Sarah Gerard

I think that literature aims to inspire a feeling. To build an emotional relationship around the character...I don’t think it’s important that a character is likeable or unlikeable. You can come to like someone you would never like in real life, in the form of a character, because you’re getting inside the psychology. As long as they’re interesting and keep the reader reading.

New York Times Critics Pick

LA Times First Fiction Finalist

Sarah Gerard credit Justin N. Lane.jpg



These large-hearted, meticulous essays offer an uncanny x-ray of our national psyche...Gerard’s prose is lacerating and compassionate at once, showing us both the grand beauty of our American dreams and the heartbreaking devastation they wreak.
— Garth Greenwell
Rolling Stone

Sarah Gerard is the author of the critically acclaimed essay collection Sunshine State (HarperCollins 2017), which was singled out by the Paris Review, Chicago Tribune, Rolling Stone, Buzzfeed and others as one of the most anticipated books of 2017. Writing in the New York Times, Dwight Garner observed, “One of the themes of ‘Sunshine State,’ Sarah Gerard’s striking book of essays, is how Florida can unmoor you and make you reach for shoddy, off-the-shelf solutions to your psychic unease…. The first essay is a knockout, a lurid red heart wrapped in barbed wire.... This essay draws blood.”  Her first novel Binary Star, was a finalist for the Los Angeles Times first fiction prize and was selected by NPR, Vanity Fair, and Buzzfeed as one of the best books of the year. Her short stories, essays, interviews, and criticism have appeared in The New York Times, Granta, The Baffler, Vice, BOMB Magazine, and other journals, as well as anthologies.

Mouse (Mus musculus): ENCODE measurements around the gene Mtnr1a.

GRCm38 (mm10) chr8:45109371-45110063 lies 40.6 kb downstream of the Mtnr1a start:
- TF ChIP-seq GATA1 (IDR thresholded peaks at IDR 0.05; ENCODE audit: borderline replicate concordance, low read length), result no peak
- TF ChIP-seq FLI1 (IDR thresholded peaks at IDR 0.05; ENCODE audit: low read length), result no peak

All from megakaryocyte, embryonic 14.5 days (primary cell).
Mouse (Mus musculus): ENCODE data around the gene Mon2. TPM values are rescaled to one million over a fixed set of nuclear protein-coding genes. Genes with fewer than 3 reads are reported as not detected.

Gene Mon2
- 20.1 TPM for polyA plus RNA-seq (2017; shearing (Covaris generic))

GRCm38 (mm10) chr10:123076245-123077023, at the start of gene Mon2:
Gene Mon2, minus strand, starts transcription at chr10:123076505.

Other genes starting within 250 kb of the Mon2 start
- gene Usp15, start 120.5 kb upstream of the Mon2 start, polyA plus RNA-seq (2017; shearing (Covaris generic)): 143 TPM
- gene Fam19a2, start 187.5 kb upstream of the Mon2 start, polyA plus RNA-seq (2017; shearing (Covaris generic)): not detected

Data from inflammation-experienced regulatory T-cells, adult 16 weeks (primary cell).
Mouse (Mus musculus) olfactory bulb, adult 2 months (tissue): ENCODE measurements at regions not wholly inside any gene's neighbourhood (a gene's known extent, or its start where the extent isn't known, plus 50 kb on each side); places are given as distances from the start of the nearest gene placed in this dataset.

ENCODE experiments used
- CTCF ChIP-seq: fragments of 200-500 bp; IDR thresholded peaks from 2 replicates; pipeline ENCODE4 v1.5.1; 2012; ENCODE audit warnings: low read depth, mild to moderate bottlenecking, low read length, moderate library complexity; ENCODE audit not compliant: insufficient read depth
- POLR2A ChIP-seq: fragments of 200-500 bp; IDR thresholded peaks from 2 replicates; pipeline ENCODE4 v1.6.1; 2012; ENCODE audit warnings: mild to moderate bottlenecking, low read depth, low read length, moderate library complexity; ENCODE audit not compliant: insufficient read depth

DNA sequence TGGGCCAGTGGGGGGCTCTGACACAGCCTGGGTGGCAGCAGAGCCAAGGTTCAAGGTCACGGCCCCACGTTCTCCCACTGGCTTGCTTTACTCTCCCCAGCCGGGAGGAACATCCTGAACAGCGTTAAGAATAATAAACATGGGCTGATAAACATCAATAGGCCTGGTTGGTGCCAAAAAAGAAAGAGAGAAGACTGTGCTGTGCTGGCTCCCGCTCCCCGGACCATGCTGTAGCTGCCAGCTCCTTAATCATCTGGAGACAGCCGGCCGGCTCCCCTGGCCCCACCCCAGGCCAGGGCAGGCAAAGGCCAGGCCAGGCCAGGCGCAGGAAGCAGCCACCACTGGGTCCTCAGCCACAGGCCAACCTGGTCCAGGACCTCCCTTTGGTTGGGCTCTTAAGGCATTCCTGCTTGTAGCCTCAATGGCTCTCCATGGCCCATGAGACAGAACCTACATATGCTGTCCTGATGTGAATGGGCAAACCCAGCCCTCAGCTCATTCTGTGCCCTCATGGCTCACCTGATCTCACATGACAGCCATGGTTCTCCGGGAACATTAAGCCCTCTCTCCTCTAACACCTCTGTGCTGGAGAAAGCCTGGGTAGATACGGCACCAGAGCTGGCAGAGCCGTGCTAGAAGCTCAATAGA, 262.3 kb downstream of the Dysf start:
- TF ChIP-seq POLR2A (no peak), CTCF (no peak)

In additional to her fiction, essays, and journalism, Gerard is an accomplished visual artist. Her paper collages have appeared in Hazlitt, BOMB Magazine, the Blue Earth Review, and Racquet & Tax, and have shown at Bushel Collective and PlatteForum. She’s been awarded fellowships and residencies from Yaddo, Tin House, PlatteForum, Ucross, and Pocoapoco. She writes a monthly column for Hazlitt and teaches writing in New York City.



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